A punishingly dreary portrait of eviscerated manhood, Gromozeka intercuts the parallel stories of three middle-aged schlubs undone by their inability to control—or even vaguely understand—female sexuality. Mostly, though, Vladimir Kott’s network narrative is just a study in unremitting bleakness, neither particularly enlightening nor entertaining—no matter how many limp stabs the director takes at leavening humor. In fact, for a film whose mise-en-scène (one man leveling a gun at another as a train speeds by overhead), moments of outrage (a variation on the infamous Lee Marvin/Gloria Grahame encounter in The Big Heat), and plotting (virtually everything) all seem borrowed from the standard-issue cinematic playbook, the most authentic thing about the film may be the utter rancidness of Kott’s vision of the universe.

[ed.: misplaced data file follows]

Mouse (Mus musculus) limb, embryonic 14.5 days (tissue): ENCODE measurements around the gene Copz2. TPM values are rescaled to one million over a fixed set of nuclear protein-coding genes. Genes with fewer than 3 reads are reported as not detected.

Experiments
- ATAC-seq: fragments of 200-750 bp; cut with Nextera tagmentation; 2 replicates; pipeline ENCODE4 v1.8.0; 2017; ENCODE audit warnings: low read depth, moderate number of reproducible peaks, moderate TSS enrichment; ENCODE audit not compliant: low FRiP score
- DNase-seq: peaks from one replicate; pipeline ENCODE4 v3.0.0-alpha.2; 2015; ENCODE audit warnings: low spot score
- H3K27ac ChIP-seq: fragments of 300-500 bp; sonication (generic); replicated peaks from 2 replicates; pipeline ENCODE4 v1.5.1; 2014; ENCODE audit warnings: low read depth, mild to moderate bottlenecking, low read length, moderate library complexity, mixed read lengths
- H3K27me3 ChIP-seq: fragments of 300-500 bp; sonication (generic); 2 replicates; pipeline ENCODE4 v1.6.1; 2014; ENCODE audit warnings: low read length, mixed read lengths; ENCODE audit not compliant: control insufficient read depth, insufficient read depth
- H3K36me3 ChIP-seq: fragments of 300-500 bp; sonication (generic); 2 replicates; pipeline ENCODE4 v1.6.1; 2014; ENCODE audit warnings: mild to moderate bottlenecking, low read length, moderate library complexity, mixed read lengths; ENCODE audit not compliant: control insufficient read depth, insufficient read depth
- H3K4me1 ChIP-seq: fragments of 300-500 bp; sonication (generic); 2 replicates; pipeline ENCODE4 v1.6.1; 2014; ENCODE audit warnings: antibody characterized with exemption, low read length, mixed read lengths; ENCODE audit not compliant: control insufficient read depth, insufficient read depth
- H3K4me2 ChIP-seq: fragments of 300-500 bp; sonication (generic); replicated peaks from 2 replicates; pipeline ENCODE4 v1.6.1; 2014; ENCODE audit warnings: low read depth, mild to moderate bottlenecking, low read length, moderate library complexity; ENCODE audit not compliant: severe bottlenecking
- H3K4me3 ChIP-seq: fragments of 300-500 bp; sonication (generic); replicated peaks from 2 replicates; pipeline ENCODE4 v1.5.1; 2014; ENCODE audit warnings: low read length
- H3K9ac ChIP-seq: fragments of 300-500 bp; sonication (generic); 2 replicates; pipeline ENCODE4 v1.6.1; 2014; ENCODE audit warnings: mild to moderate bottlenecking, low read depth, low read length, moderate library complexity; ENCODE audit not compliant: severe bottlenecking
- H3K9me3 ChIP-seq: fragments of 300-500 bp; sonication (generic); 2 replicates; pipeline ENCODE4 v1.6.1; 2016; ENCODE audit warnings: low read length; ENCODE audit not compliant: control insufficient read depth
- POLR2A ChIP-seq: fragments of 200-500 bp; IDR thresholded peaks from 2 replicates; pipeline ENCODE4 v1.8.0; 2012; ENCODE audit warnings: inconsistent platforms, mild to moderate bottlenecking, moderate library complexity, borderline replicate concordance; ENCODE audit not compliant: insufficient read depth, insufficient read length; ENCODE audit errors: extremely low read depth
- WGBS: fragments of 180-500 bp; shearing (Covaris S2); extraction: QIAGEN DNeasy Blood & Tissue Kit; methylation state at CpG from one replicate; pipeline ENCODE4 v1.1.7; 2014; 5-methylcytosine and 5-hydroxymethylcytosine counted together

Not that there’s anything wrong with offering up a pessimistic take on the state of the world, but Kott’s strategy seems to be simply to pile up outrage after outrage in order to evoke the maximum of human misery. Linking the stories of three former friends and bandmates via peripheral characters and visual rhymes (a strategy he leaned on heavily in his previous film The Fly), the director cuts between an emasculated cop beset by a demotion and a cheating wife, a surgeon who can’t work up the nerve to tell his spouse about his pregnant mistress and, in the least clichéd but ugliest storyline, a cabbie determined to mutilate his semi-estranged daughter after stumbling on her appearance in a porno film. From there, things only get worse. Situation not bleak enough? How about adding in a case of terminal lung cancer? Characters not sufficiently debased? Let’s try having our policeman utterly humiliated by a street gang.
Not everyone in Kott’s world is entirely lacking in humanity and all three of his characters are given their perfunctory redeemable moment at the film’s end, but any gestures toward something other than a facile miserabalism are token indeed. Unable to work up a philosophical or an absurdist—or really any—perspective on life’s myriad miseries, the most Kott can muster is a cheap, curtain-closing touch of irony.